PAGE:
Also F. H. Bradley, Appearance and Reality, p. 346:
The first part of Eliot's note draws from Canto 33, lines 46-47, of Dante's Inferno:
The speaker is Count Ugolino, an Italian nobleman. A rival captured Ugolino, along with his sons and grandsons, and imprisoned them in a tower. The tower was locked and the count and his family were left to starve. For a brief overview of The Divine Comedy, see the note to the dedication.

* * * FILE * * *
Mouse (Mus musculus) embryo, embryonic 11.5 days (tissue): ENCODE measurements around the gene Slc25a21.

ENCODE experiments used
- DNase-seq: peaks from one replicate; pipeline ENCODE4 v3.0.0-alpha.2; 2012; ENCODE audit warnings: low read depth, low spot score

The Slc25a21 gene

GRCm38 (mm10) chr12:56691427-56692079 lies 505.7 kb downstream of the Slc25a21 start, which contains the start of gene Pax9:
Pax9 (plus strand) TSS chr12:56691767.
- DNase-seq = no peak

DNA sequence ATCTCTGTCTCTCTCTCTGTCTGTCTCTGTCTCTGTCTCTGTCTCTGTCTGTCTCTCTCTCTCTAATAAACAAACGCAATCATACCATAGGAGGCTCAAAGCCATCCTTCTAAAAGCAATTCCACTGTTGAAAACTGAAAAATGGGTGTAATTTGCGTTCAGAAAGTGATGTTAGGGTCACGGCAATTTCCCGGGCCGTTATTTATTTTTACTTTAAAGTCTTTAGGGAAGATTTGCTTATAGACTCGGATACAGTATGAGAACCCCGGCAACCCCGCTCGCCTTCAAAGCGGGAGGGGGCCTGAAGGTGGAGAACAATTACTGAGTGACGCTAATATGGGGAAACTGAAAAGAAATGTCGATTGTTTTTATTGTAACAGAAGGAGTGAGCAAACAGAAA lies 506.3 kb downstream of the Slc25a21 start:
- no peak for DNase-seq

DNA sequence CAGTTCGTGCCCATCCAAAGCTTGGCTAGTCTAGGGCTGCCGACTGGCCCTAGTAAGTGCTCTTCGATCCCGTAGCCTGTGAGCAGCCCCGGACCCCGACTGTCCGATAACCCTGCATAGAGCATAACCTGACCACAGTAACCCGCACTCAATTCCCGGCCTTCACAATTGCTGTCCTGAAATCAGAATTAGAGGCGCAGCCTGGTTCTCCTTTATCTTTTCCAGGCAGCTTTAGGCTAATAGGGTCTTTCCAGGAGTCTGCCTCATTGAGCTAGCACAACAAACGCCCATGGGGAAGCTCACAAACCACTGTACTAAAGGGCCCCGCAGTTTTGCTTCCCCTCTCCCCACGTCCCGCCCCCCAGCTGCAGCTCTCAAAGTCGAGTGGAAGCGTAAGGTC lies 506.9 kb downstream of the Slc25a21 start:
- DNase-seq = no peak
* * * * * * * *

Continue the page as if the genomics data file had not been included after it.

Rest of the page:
The second part of the note is a quote from the British philosopher F. H. Bradley. Bradley's Appearance and Reality argues that each person's experience of the world is unique and that communication between people is therefore fundamentally ambiguous. Bradley was the subject of Eliot's abandoned dissertation work.